I don’t run after “shiny objects.” That’s a mistake that a lot of people make in running a company, especially in starting one. They tend to get a lot of opportunities from people who want to partner with them. And these are just shiny objects, because there are very few partners that end up being right for your company. So I’m much more selective. If I hear something, I’m very quick to think, ‘Hey, that’s a shiny object; let’s get back to work.’ I think that’s what’s so distracting to a lot of companies — they see a big customer or some other distraction, and they spend too much time on it and they lose their way.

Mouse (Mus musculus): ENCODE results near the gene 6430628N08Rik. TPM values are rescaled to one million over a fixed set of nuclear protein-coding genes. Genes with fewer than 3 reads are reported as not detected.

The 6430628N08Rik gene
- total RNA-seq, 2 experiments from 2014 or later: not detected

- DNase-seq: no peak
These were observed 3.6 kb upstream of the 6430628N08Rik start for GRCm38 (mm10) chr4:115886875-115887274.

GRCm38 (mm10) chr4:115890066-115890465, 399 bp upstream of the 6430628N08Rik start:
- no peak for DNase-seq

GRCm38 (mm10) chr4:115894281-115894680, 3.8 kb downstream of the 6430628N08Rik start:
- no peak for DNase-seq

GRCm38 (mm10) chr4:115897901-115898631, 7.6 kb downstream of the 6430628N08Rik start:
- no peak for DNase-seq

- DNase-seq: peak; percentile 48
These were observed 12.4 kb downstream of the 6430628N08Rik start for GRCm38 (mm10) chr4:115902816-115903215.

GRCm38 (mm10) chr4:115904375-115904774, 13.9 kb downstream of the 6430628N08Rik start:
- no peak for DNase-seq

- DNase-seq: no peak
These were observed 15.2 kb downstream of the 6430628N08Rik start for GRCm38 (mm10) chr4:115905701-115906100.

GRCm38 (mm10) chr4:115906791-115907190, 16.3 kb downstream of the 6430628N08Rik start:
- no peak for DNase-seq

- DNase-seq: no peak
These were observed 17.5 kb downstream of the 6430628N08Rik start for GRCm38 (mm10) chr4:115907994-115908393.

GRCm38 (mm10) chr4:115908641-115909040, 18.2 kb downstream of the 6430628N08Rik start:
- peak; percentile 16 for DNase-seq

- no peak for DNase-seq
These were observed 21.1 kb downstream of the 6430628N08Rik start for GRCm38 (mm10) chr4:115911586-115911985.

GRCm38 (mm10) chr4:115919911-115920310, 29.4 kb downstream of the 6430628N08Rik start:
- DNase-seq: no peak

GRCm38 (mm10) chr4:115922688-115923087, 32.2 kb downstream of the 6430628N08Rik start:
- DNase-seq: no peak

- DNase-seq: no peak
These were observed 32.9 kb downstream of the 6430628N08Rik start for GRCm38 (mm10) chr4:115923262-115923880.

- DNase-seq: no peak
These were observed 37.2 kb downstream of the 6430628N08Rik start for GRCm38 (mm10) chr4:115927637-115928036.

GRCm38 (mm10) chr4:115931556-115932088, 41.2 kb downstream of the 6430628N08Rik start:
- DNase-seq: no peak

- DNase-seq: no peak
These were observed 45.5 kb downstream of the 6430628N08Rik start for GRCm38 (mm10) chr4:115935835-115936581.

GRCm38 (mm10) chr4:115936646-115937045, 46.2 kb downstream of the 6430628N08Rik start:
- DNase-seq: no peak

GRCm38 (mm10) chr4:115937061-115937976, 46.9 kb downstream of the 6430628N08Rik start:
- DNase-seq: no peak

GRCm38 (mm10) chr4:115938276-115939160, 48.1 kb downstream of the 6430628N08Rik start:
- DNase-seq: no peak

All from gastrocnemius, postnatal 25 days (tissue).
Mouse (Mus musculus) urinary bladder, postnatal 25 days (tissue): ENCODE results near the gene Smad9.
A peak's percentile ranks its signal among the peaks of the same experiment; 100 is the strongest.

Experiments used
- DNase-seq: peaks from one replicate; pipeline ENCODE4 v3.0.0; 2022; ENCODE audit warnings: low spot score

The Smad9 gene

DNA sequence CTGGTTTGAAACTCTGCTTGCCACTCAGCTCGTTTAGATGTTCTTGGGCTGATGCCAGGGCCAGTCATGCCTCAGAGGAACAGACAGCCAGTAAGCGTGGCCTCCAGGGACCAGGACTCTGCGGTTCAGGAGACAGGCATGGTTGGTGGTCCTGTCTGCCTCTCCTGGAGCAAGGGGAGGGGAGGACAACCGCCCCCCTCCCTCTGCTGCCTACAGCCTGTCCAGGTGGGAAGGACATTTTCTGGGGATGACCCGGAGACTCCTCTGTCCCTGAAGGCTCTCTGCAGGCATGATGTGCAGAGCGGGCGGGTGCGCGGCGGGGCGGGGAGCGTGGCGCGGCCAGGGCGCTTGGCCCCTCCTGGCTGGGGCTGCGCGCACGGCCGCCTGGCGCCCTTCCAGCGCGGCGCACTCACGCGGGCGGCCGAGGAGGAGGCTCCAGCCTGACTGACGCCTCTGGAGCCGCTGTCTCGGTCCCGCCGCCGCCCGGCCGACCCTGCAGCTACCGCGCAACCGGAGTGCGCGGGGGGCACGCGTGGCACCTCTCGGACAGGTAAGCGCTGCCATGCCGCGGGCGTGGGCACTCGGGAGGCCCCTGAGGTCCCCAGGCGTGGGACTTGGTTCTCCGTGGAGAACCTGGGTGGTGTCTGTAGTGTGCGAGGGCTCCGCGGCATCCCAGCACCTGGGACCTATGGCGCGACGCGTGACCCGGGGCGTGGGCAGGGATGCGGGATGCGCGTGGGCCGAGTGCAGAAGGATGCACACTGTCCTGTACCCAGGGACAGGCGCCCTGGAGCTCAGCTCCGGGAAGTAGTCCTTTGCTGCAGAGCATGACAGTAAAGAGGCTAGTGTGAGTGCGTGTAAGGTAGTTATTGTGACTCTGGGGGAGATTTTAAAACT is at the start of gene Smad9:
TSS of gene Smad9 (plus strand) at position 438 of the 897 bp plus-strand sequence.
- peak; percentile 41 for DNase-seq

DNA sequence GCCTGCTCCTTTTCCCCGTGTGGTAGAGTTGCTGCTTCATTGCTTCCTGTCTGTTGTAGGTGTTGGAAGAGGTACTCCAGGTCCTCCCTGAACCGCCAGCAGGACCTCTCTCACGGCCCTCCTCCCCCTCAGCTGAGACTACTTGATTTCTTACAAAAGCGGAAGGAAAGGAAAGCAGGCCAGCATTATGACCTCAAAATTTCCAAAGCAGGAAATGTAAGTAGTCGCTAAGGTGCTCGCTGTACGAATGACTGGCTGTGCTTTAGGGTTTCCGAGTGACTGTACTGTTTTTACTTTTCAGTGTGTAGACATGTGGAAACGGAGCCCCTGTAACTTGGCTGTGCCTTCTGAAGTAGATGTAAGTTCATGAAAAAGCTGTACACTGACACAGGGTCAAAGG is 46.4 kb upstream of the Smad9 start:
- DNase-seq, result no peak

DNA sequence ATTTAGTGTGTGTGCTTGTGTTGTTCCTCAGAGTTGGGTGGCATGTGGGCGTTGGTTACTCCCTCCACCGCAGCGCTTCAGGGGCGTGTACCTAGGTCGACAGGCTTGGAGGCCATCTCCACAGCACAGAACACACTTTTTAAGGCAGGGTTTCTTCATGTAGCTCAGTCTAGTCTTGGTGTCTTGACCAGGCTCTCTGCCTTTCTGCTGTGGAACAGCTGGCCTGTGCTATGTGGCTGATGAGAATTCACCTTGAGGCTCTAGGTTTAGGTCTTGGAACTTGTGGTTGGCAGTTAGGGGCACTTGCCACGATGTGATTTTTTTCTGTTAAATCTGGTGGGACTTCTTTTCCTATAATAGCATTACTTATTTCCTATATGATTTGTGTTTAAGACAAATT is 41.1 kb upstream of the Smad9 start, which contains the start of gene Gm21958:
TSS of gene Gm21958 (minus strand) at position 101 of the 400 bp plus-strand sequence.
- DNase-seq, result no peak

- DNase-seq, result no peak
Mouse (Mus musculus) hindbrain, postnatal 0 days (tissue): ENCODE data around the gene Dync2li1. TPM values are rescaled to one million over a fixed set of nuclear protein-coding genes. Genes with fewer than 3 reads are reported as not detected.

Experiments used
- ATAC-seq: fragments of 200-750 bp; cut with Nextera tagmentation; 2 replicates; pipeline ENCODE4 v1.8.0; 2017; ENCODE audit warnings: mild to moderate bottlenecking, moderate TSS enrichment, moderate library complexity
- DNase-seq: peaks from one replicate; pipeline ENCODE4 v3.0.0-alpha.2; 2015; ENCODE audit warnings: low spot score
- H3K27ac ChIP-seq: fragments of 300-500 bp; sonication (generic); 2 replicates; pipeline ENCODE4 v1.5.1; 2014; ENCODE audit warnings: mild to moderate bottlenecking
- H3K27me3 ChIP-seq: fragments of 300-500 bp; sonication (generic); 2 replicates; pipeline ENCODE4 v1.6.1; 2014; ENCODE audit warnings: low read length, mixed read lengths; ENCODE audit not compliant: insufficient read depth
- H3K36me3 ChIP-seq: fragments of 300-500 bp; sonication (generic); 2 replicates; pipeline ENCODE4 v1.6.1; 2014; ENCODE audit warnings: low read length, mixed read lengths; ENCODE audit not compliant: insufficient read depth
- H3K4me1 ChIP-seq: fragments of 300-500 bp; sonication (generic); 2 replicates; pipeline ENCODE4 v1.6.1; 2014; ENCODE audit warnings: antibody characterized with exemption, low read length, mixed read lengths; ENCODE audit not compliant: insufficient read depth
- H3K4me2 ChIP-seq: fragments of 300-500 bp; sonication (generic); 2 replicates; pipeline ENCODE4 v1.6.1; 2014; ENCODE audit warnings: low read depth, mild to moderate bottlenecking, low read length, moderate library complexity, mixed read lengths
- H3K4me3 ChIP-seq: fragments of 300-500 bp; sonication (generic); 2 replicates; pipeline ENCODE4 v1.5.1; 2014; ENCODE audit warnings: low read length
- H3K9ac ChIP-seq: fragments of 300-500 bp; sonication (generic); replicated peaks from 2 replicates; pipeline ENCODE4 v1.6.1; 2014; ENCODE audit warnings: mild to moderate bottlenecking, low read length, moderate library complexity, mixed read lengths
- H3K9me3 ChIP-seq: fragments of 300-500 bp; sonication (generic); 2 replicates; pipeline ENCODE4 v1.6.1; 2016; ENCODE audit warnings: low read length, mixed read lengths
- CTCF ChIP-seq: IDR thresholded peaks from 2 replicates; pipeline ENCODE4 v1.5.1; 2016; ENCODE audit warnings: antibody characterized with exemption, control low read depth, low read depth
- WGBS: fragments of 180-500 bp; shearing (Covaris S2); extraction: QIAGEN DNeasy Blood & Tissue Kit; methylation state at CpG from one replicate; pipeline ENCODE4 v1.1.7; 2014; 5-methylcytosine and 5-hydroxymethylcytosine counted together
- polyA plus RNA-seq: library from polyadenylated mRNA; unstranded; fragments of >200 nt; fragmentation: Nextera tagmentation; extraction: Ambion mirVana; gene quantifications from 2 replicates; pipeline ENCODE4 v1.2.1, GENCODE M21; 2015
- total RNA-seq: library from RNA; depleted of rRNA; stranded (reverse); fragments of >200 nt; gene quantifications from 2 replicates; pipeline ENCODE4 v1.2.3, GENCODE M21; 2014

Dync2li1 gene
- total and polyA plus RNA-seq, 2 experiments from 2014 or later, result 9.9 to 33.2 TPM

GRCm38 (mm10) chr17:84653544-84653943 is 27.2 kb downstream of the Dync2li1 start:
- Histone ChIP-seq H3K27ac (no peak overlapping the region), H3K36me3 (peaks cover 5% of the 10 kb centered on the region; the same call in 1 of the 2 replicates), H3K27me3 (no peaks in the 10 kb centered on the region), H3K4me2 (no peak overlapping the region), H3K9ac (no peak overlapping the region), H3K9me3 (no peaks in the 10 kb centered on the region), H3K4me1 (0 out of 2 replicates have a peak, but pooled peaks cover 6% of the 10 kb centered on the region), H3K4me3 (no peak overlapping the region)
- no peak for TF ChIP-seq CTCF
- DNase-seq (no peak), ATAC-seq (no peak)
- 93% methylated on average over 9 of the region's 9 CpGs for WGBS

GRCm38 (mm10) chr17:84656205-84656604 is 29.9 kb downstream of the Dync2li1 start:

I agree wholeheartedly. Leaders get approached all the time with interesting proposals both from potential external partners as well as from internal folks. They see opportunities for new investments and initiatives emerging all the time. Opportunities abound in many cases. The question is how to screen those opportunities and put scarce resources to work on a few key priorities. The scarcest resource often is not financial capital; it's management time and attention. Top leaders simply can't focus on a laundry list of new initiatives. Leaders also can't forget that execution on current initiatives will likely suffer if they turn their attention to new pastures too quickly. Strong execution requires discipline not just from the troops, but from top leaders as well.